R. B. Kitaj (1932–2007) was born in Cleveland to a family of European Jewish refugees. He moved to England to further his art studies and met the other five artists, who were all with the same gallery, in the 1960s. Early on, Kitaj combined figurative imagery with abstraction in collages. He later focused on figure studies Gettyand then, after reading widely about Jewish culture, on his Jewish heritage. His work, “The Wedding” (1989–93) brings together his Jewish identity and association as a School of London artist. It depicts Kitaj’s wedding to the American artist Sandra Fisher in 1983 and prominently depicts School of London artists Freud, Kossoff, and David Hockney.

Francis Bacon (1909–1992) was driven from his Dublin home at 17 by his father, who would not accept his homosexuality. He began painting and drawing in the late 1920s. After the war, he began using images of angst with historical significance that resonated with him personally as starting points for his work.

Lucian Freud (1922–2011), grandson of the Sigmund Freud, was born in Berlin and his family moved to London in 1933 to escape the Nazi regime. Freud described his work as autobiographical, with many of his friends, lovers, and family as subjects. His early work contained ghostly images of people, but evolved to later present a lot more flesh (many here are full frontal nudes) in lifelike (and life-size) works that are more three-dimensional. One piece in the exhibition, “Girl With a Kitten” (1947) is an eerie composition featuring his first wife, Kathleen (“Kitty”) Garman, tensely gripping a kitten by its neck.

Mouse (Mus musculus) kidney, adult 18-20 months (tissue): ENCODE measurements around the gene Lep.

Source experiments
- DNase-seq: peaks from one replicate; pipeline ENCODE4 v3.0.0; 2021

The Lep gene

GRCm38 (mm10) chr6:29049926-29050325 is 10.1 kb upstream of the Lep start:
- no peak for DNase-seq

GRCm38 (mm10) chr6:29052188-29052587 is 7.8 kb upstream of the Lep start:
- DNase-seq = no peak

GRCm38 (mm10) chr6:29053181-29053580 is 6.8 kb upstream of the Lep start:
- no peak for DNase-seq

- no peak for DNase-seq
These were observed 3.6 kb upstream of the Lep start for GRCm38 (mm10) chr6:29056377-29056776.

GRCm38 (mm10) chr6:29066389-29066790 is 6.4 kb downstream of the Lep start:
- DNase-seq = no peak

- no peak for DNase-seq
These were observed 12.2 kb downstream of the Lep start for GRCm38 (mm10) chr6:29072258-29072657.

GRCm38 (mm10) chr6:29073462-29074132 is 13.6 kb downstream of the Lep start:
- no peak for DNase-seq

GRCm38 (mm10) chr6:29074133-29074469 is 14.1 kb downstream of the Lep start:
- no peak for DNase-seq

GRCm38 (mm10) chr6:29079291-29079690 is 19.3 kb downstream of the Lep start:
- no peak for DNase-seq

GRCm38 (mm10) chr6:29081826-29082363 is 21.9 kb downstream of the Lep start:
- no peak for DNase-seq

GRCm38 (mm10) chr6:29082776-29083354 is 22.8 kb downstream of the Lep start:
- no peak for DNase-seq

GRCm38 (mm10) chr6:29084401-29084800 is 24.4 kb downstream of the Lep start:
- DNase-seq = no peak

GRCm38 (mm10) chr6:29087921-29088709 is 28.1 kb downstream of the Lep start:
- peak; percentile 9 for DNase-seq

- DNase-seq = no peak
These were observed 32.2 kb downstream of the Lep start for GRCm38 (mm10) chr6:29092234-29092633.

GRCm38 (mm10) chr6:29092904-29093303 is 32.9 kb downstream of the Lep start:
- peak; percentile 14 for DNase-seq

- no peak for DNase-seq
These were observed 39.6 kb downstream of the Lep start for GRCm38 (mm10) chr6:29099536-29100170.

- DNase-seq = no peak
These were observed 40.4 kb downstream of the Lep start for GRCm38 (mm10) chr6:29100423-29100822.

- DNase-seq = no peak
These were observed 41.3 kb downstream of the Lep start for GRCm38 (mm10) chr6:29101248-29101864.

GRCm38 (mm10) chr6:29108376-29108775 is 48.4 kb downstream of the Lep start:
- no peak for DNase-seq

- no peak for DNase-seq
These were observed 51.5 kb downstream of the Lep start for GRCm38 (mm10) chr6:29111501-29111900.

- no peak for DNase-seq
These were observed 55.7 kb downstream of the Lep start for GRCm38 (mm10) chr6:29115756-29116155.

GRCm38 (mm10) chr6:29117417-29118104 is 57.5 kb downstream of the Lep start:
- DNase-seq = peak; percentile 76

The atypical Getty exhibit featuring the sextet of “London Calling” artists will be at the Los Angeles museum until Nov. 13, 2016. The museum is closed on Mondays and most holidays. During the summer, there are extended hours on weekends at the Getty.

Written and Edited by Dyanne Weiss

Sources:
Exhibition visit and press event July 25
Getty: London Calling: Bacon, Freud, Kossoff, Andrews, Auerbach, Kitaj
Tate: School of London
New York Times: The School of London, Mordantly Messy as Ever

Thames painting, The Estuary, 1994–95, Michael Andrews, oil with sand and ash on canvas. Courtesy of Pallant House Gallery, Chichester, UK, (Wilson Gift through The Art Fund 2006). Image: Bridgeman Images. Artwork © The Estate of Michael Andrews, courtesy James Hyman Gallery, London

Mornington Crescent—Summer Morning, 2004, Frank Auerbach, oil on canvas. Tate: Accepted by HM Government in lieu of inheritance tax and allocated to Tate 2015. Photo © Tate, London 2016. Artwork © Frank Auerbach, courtesy Marlborough Fine Art

The Wedding, 1989–93, R.B. Kitaj, oil on canvas. Tate: Presented by the artist 1993. Photo © Tate, London 2016. Artwork © R.B. Kitaj Estate, courtesy Marlborough Fine Art